However, the regionalization results (model application to ungauged catchment) for Exp2 and Exp3 were similar, and their results were significantly better than the results for Exp1 (Fig. 3c). This is reflected in the higher NSE values in Fig. 3, and the higher median values and smaller 25th–75th percentile NSE ranges for Exp2 and Exp3 compared to Exp1 (Table 2). The better result in Exp2 compared to Exp1 is interesting because the model in Exp2 is calibrated against both runoff and *E*_{RS}, but the results are assessed only against the modeled runoff. The results thus indicate that the use of *E*_{RS} to help calibrate SIMHYD (Exp2) and the modification of SIMHYD to use MODIS LAI data directly (Exp3) can improve the estimation of monthly runoff in ungauged catchments.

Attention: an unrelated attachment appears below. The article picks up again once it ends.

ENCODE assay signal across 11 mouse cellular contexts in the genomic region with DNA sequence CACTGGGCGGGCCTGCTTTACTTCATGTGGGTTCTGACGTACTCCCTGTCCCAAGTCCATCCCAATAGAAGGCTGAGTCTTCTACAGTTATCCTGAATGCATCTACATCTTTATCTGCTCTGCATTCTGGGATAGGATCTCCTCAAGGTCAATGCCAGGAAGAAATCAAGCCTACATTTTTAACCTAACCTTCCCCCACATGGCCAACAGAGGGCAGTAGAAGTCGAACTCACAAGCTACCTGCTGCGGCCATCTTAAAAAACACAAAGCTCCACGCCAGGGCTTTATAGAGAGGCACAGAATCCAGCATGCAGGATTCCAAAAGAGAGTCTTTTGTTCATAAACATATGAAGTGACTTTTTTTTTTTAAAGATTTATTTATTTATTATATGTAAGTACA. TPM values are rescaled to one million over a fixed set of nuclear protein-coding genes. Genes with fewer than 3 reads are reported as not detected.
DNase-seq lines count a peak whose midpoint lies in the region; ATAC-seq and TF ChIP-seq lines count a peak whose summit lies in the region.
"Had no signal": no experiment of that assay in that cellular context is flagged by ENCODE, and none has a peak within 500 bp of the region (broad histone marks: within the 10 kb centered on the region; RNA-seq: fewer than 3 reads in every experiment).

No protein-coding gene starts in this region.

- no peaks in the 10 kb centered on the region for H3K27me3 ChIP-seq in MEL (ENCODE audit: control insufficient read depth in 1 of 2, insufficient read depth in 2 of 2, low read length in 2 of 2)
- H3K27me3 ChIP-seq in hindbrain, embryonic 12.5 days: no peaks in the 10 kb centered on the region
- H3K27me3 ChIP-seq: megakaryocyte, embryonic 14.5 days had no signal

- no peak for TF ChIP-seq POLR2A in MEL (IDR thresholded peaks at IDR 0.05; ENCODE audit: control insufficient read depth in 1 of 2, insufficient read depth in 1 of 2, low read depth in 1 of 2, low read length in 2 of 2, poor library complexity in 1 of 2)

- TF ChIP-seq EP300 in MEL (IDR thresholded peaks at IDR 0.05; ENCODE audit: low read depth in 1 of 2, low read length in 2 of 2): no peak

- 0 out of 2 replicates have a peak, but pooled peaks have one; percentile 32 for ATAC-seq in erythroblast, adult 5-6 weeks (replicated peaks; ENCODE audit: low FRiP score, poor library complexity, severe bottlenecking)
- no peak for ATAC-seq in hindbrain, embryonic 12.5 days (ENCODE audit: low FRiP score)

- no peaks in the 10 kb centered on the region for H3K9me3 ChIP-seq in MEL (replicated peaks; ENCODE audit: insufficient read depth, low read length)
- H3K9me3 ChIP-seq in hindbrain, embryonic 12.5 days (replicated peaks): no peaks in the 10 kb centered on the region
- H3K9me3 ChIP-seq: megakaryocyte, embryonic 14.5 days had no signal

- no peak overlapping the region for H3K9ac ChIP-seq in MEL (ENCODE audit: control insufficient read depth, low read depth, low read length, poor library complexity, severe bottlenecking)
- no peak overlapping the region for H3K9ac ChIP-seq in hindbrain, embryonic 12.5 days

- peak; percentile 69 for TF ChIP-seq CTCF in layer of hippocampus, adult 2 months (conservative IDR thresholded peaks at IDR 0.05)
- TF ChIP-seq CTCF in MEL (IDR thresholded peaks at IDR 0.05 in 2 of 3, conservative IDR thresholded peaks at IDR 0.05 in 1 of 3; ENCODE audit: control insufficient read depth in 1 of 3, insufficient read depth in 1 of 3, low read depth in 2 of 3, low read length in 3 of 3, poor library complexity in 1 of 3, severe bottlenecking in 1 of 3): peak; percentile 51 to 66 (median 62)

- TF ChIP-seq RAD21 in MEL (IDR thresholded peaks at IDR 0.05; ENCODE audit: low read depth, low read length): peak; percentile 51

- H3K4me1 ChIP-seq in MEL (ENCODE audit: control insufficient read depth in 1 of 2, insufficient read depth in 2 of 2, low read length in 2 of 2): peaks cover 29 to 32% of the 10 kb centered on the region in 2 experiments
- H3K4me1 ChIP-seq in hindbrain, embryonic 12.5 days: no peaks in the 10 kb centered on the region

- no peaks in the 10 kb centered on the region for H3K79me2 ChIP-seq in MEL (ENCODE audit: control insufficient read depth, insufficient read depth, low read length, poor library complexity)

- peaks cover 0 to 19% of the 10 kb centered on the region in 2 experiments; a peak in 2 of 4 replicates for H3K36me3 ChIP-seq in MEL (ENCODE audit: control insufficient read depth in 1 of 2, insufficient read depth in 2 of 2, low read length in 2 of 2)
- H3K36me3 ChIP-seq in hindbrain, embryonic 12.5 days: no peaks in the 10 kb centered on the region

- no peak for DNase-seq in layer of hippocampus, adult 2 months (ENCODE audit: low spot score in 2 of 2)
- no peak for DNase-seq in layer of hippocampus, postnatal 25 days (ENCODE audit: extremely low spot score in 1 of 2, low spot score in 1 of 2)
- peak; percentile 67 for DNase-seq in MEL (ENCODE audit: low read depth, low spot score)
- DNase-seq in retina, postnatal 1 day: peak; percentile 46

The water balance results in the model regionalization (runoff estimation in ungauged catchments) also showed slightly better agreement between the modeled mean annual runoff and observed mean annual runoff in Exp3 and Exp2 compared to Exp1 (Fig. 4).

### b. Modeling daily runoff

The daily modeling results are summarized in Fig. 5 and Table 2. As with the monthly simulations, the calibration NSE results for daily runoff for Exp1 were better than those for Exp2a and Exp2b because SIMHYD was calibrated against runoff in Exp1 but against both runoff and *E*_{RS} in Exp2a and Exp2b. The modified SIMHYD model in Exp3 was also calibrated against NSE of daily runoff, and the results for Exp3 are similar to the results for Exp1 (Fig. 5a).